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UPDATE: NHRA honors BIR owner Jed Copham's memory - Dead at 46, Copham was innovator at race track, association president says

Faith: Vote, but trust God more

We are coming up on what many in the media call "the biggest election of our lifetime."

Of course, we heard the same thing two years ago, and two years before that, and two years before that.

If you're like me, you have mixed emotions when it comes to elections. On one hand, it is a great privilege to be able to participate in free elections. The liberty we have in the United States is something that we should never take for granted.

On the other hand, the negative campaigns, the attack ads and the constant stream of bickering, advertisements and social media propaganda can be exhausting. I think we'll all be relieved when it comes to an end next week. We won't have to deal with all the political propaganda until the next big election cycle begins, which most likely will start again in December!

Elections can bring enthusiasm and disappointment. When our candidates win, we have feelings of hope that things will get better. When our candidates lose, we become disheartened and question the direction of our society and government. It's easy to become cynical.

Candidates often fail to keep their promises. Politics is a messy business, and virtue and integrity are rare. It's easy to lose hope and become cynical, but despair and cynicism won't help you or our society.

We are a very divided society right now, and it can feel pretty dark. Let me share a couple of suggestions this election season.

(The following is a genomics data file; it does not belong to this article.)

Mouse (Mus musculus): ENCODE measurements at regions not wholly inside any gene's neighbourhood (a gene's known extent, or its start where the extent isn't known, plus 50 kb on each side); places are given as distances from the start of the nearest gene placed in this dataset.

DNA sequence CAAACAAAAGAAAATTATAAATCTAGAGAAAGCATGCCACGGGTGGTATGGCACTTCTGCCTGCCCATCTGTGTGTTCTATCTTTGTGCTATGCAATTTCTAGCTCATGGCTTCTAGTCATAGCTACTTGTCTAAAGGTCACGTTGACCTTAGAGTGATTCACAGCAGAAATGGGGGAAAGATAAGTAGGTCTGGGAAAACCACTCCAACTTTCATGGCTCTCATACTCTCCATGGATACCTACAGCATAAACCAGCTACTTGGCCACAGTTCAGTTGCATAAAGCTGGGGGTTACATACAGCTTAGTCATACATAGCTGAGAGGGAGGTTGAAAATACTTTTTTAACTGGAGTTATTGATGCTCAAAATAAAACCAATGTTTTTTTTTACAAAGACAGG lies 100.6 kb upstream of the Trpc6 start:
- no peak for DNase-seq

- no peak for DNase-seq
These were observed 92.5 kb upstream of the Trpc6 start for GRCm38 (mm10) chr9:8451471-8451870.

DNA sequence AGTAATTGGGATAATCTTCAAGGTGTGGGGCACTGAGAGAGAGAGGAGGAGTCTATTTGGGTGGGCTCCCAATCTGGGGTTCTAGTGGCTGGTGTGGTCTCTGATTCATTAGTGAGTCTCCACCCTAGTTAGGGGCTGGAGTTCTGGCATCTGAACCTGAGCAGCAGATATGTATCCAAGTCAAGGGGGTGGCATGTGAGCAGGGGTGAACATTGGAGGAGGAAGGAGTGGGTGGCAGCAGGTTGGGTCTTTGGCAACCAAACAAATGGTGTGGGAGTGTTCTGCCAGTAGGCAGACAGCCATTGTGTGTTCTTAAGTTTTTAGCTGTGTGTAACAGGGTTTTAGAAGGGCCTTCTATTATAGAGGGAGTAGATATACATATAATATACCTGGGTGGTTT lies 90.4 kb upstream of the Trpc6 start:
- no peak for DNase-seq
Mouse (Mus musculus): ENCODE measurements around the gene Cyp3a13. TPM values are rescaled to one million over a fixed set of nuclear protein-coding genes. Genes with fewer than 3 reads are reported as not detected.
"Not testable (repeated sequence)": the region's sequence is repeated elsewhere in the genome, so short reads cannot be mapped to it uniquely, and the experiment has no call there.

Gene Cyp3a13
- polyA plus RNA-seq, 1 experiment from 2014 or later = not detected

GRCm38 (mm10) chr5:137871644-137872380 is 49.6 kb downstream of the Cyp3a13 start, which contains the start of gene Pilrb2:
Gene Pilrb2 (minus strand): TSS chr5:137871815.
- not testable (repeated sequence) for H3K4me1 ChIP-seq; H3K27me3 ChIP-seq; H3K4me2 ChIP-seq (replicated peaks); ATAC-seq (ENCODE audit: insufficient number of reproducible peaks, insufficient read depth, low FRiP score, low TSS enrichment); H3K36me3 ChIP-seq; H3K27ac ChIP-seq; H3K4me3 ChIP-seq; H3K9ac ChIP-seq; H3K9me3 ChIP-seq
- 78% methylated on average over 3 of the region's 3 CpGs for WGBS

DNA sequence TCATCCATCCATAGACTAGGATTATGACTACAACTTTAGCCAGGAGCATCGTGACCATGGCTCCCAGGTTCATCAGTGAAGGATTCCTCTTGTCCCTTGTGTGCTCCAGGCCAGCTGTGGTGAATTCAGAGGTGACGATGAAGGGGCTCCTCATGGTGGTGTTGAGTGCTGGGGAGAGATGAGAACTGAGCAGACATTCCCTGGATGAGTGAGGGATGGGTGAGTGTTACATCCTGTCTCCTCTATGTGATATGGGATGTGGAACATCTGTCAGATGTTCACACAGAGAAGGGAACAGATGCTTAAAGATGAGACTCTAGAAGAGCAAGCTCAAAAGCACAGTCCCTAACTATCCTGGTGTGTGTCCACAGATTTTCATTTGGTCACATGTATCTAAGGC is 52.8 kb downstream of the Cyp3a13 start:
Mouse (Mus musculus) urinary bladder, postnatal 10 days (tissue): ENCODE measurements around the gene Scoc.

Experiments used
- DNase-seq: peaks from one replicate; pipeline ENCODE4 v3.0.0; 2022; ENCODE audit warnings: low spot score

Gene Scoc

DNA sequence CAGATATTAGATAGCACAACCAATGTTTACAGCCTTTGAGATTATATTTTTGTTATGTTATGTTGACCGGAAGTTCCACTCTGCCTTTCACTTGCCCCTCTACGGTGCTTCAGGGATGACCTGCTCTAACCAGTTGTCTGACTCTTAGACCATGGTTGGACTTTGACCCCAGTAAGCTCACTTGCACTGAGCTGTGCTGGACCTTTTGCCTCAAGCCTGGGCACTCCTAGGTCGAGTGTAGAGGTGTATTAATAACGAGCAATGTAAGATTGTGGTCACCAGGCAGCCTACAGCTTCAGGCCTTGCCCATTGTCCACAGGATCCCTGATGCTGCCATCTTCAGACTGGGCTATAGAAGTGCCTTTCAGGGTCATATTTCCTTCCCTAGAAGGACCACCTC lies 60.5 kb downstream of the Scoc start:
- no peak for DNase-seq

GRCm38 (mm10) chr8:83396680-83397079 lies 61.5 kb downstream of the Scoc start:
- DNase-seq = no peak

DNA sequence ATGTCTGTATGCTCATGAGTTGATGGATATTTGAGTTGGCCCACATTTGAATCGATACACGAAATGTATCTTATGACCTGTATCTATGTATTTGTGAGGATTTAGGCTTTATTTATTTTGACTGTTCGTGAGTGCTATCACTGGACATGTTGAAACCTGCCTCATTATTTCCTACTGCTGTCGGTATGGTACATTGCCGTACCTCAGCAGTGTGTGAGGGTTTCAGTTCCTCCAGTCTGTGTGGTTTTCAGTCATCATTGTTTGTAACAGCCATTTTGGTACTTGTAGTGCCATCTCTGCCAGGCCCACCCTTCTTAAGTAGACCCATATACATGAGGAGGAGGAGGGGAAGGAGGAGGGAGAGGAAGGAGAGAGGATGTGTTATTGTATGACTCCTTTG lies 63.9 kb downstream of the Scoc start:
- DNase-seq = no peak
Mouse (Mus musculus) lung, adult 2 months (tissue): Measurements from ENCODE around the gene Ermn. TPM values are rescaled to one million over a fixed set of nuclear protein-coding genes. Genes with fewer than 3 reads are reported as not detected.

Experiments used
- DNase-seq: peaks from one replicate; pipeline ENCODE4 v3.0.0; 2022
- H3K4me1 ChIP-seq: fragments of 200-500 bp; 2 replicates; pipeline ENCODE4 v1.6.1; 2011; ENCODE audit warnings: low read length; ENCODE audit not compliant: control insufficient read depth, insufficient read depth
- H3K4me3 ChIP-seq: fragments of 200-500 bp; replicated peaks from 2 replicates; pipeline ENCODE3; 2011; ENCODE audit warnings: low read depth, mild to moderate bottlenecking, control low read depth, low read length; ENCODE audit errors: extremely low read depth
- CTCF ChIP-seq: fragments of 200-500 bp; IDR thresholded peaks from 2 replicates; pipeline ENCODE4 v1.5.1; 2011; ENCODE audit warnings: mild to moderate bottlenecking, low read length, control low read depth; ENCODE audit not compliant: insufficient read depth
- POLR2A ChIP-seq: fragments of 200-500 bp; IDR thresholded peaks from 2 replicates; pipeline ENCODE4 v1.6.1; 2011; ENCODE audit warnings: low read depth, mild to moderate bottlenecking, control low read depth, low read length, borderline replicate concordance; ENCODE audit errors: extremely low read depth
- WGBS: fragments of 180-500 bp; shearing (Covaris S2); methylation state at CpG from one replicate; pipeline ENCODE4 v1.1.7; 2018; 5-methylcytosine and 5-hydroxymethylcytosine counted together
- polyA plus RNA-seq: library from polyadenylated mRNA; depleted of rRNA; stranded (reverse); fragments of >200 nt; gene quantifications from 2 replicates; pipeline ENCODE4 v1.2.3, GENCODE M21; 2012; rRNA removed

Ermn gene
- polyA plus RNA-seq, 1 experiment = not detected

First, there is a God who is still sovereign. The world is not spinning out of control with no purpose or meaning. God still reigns over his creation. Governments and politicians have a degree of power, but God is all-powerful.

The Apostle Paul wrote, "Let every person be subject to the governing authorities. For there is no authority except from God, and those that exist have been instituted by God." (Romans 13:1 — ESV)

Regardless of elections, God is still the authority over all other authorities. Put your hope in Him, not in the latest politician.

Second, God has created us and called us to a purpose, here and now. We may not have the power to influence or change national policies, but we can make a difference and serve God faithfully where He has placed us.

Peter wrote, "Live as people who are free, not using your freedom as a cover-up for evil, but living as servants of God." (1 Peter 2:16 — ESV)

This could be a great time to refocus our attention on what God is calling us to do in our communities. The deepest need of all people is to know the love of God and to love other people, and no election or government program can fulfill these needs. They can only be fulfilled by people who love God and share His love with others.

Programs and policies can be helpful, but they can't fulfill the desperate longing to be known and loved. If you really want to make a difference in this world, stop trying to change it through angry political tweets. Step away from the divisiveness of social media and cable news, and go have a cup of coffee with your neighbor. Volunteer at your local school. Visit a lonely resident at a nursing home. Pray. Learn to follow Jesus and serve others with generosity and grace.

If you do these things, you'll not only have a lot more peace this election season, you'll also make the world a little better place.

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